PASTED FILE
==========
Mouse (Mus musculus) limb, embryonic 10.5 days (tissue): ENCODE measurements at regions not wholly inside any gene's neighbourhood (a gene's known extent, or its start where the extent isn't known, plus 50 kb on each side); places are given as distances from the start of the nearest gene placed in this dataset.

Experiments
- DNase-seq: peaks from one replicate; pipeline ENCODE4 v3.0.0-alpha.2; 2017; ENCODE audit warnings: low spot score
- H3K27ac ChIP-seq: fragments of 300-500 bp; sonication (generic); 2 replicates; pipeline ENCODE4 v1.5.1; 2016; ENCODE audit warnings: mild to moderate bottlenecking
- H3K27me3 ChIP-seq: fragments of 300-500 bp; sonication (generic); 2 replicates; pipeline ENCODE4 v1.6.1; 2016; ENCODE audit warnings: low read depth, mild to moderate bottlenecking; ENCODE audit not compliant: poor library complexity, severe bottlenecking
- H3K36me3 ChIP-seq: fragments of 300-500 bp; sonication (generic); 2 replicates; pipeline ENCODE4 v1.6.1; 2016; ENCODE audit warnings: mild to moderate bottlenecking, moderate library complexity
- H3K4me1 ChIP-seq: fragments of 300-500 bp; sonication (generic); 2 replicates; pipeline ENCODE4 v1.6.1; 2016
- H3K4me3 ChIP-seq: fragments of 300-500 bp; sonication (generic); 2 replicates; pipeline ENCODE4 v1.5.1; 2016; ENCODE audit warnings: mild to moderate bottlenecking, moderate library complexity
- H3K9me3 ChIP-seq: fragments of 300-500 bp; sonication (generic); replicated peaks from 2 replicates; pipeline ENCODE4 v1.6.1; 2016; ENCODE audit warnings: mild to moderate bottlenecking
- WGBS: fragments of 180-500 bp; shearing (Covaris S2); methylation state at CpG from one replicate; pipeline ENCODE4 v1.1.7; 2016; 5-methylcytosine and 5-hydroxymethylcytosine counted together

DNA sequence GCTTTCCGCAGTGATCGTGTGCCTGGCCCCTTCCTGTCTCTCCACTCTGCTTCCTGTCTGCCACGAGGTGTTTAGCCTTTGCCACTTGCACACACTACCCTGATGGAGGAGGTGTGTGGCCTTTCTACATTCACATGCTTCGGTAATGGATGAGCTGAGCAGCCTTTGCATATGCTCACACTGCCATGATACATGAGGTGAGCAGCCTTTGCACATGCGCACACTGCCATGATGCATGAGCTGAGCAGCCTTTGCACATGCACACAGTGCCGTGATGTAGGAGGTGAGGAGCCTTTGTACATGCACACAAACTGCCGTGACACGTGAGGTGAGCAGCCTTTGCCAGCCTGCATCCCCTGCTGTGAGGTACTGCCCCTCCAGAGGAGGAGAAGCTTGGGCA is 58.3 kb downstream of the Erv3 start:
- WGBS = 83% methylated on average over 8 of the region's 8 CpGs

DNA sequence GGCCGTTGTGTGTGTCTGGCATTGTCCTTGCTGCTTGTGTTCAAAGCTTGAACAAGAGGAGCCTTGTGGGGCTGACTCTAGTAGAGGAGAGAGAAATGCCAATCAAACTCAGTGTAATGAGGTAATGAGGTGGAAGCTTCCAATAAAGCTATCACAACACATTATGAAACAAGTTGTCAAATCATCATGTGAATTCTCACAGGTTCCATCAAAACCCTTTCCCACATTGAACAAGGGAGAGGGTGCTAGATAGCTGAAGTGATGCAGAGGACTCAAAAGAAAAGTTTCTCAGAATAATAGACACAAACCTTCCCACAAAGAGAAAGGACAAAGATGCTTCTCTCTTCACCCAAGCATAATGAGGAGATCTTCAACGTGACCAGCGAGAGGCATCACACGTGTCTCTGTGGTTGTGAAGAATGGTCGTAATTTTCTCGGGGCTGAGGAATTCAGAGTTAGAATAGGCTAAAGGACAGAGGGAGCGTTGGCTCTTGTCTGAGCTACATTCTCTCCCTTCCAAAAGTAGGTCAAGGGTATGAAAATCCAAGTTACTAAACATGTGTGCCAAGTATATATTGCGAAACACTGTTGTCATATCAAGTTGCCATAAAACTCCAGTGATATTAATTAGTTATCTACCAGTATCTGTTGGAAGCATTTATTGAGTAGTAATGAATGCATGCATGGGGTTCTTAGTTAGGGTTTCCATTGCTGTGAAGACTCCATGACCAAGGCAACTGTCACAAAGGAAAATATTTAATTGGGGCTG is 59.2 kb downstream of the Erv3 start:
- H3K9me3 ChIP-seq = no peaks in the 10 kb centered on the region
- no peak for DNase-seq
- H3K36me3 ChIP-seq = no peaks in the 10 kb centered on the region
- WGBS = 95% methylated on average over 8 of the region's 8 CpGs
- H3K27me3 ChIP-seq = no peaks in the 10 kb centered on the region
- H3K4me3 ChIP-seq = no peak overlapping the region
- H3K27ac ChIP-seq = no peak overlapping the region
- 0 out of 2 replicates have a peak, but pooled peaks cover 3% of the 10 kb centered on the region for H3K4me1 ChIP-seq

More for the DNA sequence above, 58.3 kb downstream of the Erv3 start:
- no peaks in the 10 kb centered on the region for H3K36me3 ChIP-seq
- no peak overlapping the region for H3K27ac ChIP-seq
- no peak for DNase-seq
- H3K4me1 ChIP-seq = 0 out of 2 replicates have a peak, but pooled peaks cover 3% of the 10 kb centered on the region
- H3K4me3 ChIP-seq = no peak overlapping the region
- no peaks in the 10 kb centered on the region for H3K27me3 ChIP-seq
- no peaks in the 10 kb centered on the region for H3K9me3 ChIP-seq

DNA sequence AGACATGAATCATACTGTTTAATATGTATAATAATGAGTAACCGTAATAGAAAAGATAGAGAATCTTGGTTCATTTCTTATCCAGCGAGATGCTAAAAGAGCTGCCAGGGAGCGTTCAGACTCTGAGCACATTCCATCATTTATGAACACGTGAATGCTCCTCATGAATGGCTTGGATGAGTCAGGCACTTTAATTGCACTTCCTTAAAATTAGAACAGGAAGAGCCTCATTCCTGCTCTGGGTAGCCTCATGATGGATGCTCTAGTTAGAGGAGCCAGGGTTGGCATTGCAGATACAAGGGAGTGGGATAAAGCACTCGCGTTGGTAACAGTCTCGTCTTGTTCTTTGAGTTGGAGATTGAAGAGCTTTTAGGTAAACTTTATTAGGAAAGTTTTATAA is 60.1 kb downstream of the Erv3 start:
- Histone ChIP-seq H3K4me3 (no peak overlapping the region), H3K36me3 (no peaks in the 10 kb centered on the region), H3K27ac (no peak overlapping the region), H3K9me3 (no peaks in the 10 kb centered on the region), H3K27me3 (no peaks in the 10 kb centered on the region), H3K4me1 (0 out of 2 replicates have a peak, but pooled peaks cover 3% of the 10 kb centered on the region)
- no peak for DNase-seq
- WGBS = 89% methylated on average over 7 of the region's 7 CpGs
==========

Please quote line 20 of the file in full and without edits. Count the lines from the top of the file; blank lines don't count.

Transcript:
- H3K27ac ChIP-seq = no peak overlapping the region